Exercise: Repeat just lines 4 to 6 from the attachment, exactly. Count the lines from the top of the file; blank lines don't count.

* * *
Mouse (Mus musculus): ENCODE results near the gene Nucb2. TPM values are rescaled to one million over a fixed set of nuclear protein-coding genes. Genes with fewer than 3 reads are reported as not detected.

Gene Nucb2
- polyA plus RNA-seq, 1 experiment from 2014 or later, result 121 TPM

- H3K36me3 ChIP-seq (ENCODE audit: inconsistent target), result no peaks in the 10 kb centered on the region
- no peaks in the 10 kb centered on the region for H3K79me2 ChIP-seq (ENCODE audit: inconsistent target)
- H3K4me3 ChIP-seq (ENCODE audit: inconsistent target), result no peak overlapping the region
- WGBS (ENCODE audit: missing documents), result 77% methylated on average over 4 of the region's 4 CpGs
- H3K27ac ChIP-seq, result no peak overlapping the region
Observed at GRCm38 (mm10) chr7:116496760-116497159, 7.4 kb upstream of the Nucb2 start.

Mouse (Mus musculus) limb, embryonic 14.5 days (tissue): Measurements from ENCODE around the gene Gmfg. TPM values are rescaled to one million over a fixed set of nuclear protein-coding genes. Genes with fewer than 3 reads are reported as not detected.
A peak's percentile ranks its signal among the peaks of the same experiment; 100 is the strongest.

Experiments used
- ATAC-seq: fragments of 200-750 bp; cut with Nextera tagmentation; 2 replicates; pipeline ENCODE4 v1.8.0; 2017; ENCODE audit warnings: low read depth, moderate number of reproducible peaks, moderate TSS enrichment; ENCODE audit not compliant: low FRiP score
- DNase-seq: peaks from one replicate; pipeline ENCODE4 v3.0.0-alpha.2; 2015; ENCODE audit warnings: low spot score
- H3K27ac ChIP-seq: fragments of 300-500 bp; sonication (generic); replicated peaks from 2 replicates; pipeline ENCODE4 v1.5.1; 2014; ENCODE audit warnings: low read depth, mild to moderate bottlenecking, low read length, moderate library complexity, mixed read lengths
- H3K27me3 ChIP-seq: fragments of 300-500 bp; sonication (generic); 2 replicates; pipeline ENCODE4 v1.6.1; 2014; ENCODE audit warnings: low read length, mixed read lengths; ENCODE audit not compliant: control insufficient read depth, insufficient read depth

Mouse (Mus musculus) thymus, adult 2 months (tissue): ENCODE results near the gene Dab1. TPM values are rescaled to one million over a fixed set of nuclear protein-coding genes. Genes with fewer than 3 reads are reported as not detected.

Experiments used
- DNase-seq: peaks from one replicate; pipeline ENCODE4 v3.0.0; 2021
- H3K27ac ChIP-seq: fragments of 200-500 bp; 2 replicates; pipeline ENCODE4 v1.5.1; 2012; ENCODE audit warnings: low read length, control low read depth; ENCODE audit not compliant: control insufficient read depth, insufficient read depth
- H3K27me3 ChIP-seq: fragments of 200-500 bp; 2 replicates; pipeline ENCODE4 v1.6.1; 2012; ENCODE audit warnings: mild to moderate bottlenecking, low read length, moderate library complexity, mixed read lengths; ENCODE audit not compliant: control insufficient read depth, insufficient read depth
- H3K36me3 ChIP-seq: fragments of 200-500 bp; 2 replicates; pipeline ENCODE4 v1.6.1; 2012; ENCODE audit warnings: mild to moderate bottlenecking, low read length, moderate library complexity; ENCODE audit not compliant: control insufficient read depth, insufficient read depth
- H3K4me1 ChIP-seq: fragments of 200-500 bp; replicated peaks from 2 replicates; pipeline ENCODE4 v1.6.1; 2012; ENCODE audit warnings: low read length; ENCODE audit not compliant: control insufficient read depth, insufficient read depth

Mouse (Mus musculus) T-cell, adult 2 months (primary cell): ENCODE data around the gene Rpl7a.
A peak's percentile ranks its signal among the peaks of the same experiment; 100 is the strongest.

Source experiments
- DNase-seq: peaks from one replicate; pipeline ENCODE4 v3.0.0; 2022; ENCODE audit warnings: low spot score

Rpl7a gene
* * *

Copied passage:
- H3K36me3 ChIP-seq (ENCODE audit: inconsistent target), result no peaks in the 10 kb centered on the region
- no peaks in the 10 kb centered on the region for H3K79me2 ChIP-seq (ENCODE audit: inconsistent target)
- H3K4me3 ChIP-seq (ENCODE audit: inconsistent target), result no peak overlapping the region